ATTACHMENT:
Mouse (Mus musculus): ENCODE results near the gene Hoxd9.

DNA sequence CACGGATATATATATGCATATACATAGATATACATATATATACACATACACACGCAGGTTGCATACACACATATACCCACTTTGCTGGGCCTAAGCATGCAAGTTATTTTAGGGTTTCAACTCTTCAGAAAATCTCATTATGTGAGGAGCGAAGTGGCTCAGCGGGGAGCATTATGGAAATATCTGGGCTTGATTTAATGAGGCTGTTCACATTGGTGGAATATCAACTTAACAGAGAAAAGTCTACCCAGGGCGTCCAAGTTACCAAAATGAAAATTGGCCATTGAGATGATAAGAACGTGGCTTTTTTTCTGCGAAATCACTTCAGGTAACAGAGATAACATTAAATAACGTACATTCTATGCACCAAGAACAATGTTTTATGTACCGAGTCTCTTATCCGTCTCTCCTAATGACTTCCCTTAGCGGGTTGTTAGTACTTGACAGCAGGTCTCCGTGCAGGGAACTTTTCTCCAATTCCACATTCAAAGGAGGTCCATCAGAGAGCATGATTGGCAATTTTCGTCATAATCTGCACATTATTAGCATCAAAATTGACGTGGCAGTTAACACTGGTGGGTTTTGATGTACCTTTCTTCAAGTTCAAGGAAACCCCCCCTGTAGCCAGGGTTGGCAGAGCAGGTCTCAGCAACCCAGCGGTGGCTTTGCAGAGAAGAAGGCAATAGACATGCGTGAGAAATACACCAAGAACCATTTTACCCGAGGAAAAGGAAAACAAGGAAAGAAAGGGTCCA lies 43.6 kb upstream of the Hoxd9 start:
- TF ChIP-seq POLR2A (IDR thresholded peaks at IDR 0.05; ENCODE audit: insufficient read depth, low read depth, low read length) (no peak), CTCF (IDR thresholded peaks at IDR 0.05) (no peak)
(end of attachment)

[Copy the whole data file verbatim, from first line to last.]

Mouse (Mus musculus): ENCODE results near the gene Hoxd9.

DNA sequence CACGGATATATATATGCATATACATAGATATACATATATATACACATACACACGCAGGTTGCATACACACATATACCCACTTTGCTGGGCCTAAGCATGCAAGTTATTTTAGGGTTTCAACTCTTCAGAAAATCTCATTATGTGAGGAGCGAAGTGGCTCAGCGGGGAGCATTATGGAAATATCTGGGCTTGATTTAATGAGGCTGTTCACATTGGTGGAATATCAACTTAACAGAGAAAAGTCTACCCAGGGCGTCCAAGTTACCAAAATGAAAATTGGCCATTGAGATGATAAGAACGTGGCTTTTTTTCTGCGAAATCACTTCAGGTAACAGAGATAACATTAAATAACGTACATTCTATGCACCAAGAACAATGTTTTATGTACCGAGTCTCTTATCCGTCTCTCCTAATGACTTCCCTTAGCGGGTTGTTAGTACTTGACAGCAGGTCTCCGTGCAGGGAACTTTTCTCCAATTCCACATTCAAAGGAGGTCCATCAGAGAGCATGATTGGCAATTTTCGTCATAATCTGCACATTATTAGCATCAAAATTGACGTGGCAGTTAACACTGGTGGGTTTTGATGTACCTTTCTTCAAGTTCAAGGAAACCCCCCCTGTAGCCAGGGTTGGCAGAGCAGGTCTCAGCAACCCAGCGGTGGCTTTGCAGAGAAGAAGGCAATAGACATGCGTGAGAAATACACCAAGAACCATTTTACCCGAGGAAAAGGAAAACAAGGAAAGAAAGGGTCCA lies 43.6 kb upstream of the Hoxd9 start:
- TF ChIP-seq POLR2A (IDR thresholded peaks at IDR 0.05; ENCODE audit: insufficient read depth, low read depth, low read length) (no peak), CTCF (IDR thresholded peaks at IDR 0.05) (no peak)